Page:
What is a clove?
Cloves are small buds that are harvested from the clove evergreen, which is native to Indonesia and other parts of Asia. For centuries, Asian cultures used the pungent bud for medicine and cooking. Indian and Chinese cuisines still incorporate cloves into their favorite dishes.
It can be used whole or ground. Clove buds, leaves, and stems can provide essential oils that are used for different purposes. Since oil from the buds is milder than oil from stems and leaves, it is the first choice for medicine.
What is clove bud oil?
Among the plethora of spices that Eastern nations exported, cloves became a popular medicinal spice. The ancient Romans and Greeks were some of the first Westerners to grind up the clove buds and extract their beneficial oil. They often kept little vials of it to sweeten their breath, or to ease an aching tooth. Clove bud oil was often used in the Middle Ages and continued in popularity to our modern times.
After several studies and clinical trials over the years, medical researchers agree that clove bud oil can be beneficial for oral health. It is often an active ingredient in toothpaste and mouthwash and can fight oral issues, such as painful gums, mouth sores, and cavity pain. As a gargle, it is used with other essential oils for sore throat.
What are some other uses of clove bud oil?
Extensive studies have demonstrated the impressive properties of this oil. It effectively combats harmful microbes, like viruses and fungi. Clove bud oil is a powerful antiseptic and even has stimulant properties. Some proponents believe that this oil may be an aphrodisiac. Here are other common uses for this essential oil:
• Fighting infections: When applied topically, clove bud oil can stave off infections in cuts and other wounds. It also effectively fights fungal infections, such as athlete’s foot.
• Digestive aid: Cloves can help people who have indigestion. The oil can soothe the digestive tract and reduce nausea, vomiting, or diarrhea. It has also been used to treat hiccups, gas, and motion sickness.
• Skin Issues: Clove bud oil combats several problems of the skin. As an antiseptic, it can kill the bacteria that cause acne breakouts, or the viruses that produce warts. It hydrates and tightens the skin, which can minimize wrinkles or sag.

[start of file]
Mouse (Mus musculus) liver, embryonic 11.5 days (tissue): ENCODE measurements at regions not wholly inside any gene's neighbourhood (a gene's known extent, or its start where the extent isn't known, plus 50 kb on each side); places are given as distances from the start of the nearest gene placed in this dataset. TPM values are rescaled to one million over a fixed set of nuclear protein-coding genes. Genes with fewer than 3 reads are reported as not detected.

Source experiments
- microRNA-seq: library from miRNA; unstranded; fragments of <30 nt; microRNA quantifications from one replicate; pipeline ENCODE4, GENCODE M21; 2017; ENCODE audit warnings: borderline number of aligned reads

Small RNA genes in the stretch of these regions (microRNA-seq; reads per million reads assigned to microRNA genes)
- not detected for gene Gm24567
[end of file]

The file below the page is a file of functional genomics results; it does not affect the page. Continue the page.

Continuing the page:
• Respiratory problems: It has expectorant properties, which mean that it benefits any issues with the lungs or sinuses. This includes colds, coughing, bronchitis, sinus infections, and asthma. Clove bud is top-rated among essential oils for sore throat. During epidemics of tuberculosis, doctors found that clove bud oil eased some of their patients’ symptoms.
• Muscle pain: When this essential oil is mixed with a carrier oil, it makes a useful massage oil to relax aching muscles. The main component of clove bud oil is eugenol, which can stimulate nerve endings and reduce inflammation. It can also relieve stress and exhaustion.
What are some other benefits?
• Bug repellant: Instead of relying on dangerous chemicals to combat annoying insects, a mixture of clove bud oil and citrus oil will do the trick. Humans love the smell, but the bugs hate it and stay away.
• Perfumes: Clove bud oil has been a favorite perfume ingredient for centuries. It blends well with floral or earthy notes, with its pleasant aroma.
• Bath ingredient: Many soap manufacturers include this essential oil not only for its delightful scent but also for its antibacterial properties. Clove bud oil is a common ingredient in shampoo and hair care products.
• Natural flavoring: This oil is used as a subtle flavor in many food and beverage products.
While clove bud oil has many suggested benefits, you should consult your doctor before using it for any condition. It may not be safe to use with certain medications or health conditions. Tell your doctor about any medicines and herbal supplements you are taking. Clove bud oil can be found at most health food stores or online and should be diluted with a carrier oil before use.